Traumatic head injury is a frequent event and can injure the brain. This severe injury is often followed by seizures (fits), which may worsen the damage and can lead to chronic epilepsy, a neurologic disorder characterized by frequent recurrent seizures. Antiepileptic drugs are usually given to suppress already diagnosed seizures. Their role in curing the disease and preventing the development of epilepsy in people who are considered at risk for seizures after any brain injury, including head trauma, is not well understood.
We searched for studies evaluating the effect of early administration of antiepileptic drugs or other potentially neuroprotective agents (which act by protecting the structure or function of nerves) on post-traumatic epilepsy. The primary outcomes of interest were early post-traumatic seizures (within one week of trauma) and late seizures (later than one week post-trauma). We also looked at death, time to late seizure and side effects. The evidence is current to January 2015.
We found 10 clinical trials involving 2326 people reported in 12 published articles. The evidence available indicated that early treatment with a traditional antiepileptic drug (phenytoin or carbamazepine) may reduce the risk of early post-traumatic seizures. Traditional antiepileptic drugs are no more effective than placebo (a pretend pill) or standard care in reducing late seizures or mortality. Limited data were available for the comparison of an AED with another AED and for the comparison of other potentially neuroprotective agents with placebo. Most studies did not report serious side effects and other side effects.
Quality of the evidence
The overall quality of the evidence varied and findings should be interpreted with caution.
This review found low-quality evidence that early treatment with an AED compared with placebo or standard care reduced the risk of early post-traumatic seizures. There was no evidence to support a reduction in the risk of late seizures or mortality. There was insufficient evidence to make any conclusions regarding the effectiveness or safety of other neuroprotective agents compared with placebo or for the comparison of phenytoin, a traditional AED, with another AED.
Head injury is a common event and can cause a spectrum of motor and cognition disabilities. A frequent complication is seizures. Antiepileptic drugs (AED) such as phenytoin are often used in clinical practice with the hopes of preventing post-traumatic epilepsy. Whether immediate medical intervention following head trauma with either AEDs or neuroprotective drugs can alter the process of epileptogenesis and lead to a more favorable outcome is currently unknown. This review attempted to address the effectiveness of these treatment interventions. This review updates and expands on the earlier Cochrane review.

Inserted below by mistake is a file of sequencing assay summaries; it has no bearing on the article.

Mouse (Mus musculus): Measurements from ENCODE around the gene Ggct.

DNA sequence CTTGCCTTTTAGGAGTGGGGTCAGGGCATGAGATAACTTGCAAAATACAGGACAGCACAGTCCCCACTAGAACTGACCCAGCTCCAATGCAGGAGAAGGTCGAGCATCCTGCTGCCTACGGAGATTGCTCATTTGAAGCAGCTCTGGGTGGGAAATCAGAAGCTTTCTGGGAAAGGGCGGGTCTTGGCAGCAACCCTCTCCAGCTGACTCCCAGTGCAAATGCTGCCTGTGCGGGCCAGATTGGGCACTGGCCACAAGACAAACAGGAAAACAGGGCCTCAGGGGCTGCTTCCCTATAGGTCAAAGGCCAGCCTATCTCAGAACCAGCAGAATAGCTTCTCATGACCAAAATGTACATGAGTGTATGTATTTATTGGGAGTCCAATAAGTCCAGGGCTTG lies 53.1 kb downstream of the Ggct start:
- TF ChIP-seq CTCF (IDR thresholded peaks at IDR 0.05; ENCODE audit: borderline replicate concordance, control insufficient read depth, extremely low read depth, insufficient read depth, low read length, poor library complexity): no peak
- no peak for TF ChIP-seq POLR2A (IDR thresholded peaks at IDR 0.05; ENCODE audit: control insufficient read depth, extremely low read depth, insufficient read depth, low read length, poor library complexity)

To compare the efficacy of antiepileptic drugs and neuroprotective agents with placebo, usual care or other pharmacologic agents for the prevention of post-traumatic epilepsy in people diagnosed with any severity of traumatic brain injury.
We searched The Cochrane Epilepsy Group's specialized register, CENTRAL, MEDLINE, ClinicalTrials.gov and World Health Organization International Clinical Trials Registry Platform (ICTRP) in January 2015. We searched EMBASE, Biological Abstracts and National Research Register in September 2014 and SCOPUS in December 2013. The Cochrane Epilepsy Group performed handsearches of relevant journals.
We included randomized controlled trials (RCTs) that include AEDs or neuroprotective agents compared with placebo, another pharmacologic agent or a usual care group. The outcomes measured included a seizure occurring within one week of trauma (early seizure), seizure occurring later than one week post-trauma (late seizure), mortality and any adverse events.
Two review authors independently assessed study quality and extracted the data. We calculated risk ratios (RR) and 95% confidence intervals (CI) for each outcome. We used random-effects models in the meta-analyses and performed pre-defined subgroup and sensitivity analyses.
This review included 10 RCTs (reported in 12 articles) consisting of 2326 participants The methodological quality of the studies varied. The type of intervention was separated into three categories; AED versus placebo or standard care, alternative neuroprotective agent versus placebo or standard care and AED versus other AED. Treatment with an AED (phenytoin or carbamazepine) decreased the risk of early seizure compared with placebo or standard care (RR 0.42, 95% CI 0.23 to 0.73; very low quality evidence). There was no evidence of a difference in the risk of late seizure occurrence between AEDs and placebo or standard care (RR 0.91, 95% CI 0.57 to 1.46; very low quality evidence). There was no evidence of a significant difference in all-cause mortality between AEDs and placebo or standard care (RR 1.08 95% CI 0.79 to 1.46,very low quality of evidence). Only one study looked at other potentially neuroprotective agents (magnesium sulfate) compared with placebo. The risk ratios were: late seizure 1.07 (95% CI 0.53 to 2.17) and all-cause mortality 1.20 (95% CI 0.80 to 1.81). The risk ratio for occurrence of early seizure was not estimable.
Two studies looked at comparison of two AEDs (levetiracetam, valproate) with phenytoin used as the main comparator in each study. The risk ratio for all-cause mortality was 0.53 (95% CI 0.30 to 0.94). There was no evidence of treatment benefit of phenytoin compared with another AED for early seizures (RR 0.66, 95% 0.20 to 2.12) or late seizures(RR 0.77, 95% CI 0.46 to 1.30).
Only two studies reported adverse events. The RR of any adverse event with AED compared with placebo was 1.65 (95% CI 0.73 to 3.66; low quality evidence). There were insufficient data on adverse events in the other treatment comparisons.